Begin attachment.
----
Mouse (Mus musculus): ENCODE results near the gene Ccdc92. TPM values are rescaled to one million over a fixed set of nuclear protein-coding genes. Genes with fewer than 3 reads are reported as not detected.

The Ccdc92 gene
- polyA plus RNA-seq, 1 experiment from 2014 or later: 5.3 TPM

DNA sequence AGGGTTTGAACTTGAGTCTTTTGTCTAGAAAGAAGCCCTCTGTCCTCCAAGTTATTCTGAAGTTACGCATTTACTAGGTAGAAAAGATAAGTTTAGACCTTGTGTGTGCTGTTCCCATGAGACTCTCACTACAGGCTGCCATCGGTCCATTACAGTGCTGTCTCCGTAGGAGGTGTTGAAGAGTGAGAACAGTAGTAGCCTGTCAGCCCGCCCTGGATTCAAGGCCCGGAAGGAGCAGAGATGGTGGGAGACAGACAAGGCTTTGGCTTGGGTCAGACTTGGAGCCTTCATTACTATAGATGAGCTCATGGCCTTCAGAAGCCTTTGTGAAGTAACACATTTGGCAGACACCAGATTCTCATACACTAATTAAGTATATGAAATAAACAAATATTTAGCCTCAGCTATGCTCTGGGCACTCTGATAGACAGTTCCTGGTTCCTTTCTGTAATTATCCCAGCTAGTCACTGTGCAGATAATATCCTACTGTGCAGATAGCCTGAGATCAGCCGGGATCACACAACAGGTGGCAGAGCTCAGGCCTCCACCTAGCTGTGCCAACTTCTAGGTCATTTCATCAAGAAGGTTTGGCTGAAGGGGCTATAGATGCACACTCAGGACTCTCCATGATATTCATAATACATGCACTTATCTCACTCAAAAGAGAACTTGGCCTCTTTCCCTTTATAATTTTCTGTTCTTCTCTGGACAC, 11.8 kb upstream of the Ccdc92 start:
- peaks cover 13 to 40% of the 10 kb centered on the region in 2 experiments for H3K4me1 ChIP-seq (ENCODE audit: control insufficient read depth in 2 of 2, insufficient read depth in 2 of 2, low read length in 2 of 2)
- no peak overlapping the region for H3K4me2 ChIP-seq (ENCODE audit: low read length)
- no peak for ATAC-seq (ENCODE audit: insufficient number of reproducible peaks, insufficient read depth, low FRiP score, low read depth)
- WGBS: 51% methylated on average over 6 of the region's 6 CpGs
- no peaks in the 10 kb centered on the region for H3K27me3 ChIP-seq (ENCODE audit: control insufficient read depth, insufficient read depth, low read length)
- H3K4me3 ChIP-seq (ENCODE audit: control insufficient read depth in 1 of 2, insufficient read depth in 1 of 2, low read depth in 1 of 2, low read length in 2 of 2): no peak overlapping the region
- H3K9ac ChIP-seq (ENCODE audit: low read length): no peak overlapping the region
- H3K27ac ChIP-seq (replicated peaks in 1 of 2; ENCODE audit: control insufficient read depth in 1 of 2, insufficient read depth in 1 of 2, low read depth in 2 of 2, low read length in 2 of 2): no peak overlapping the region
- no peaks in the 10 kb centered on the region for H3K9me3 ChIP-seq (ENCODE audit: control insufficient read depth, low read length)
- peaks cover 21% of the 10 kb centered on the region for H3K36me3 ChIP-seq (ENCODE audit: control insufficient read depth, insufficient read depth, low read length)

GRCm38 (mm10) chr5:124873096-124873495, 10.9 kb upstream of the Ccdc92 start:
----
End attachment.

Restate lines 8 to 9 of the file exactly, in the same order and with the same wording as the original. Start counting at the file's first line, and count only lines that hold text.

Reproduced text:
- WGBS: 51% methylated on average over 6 of the region's 6 CpGs
- no peaks in the 10 kb centered on the region for H3K27me3 ChIP-seq (ENCODE audit: control insufficient read depth, insufficient read depth, low read length)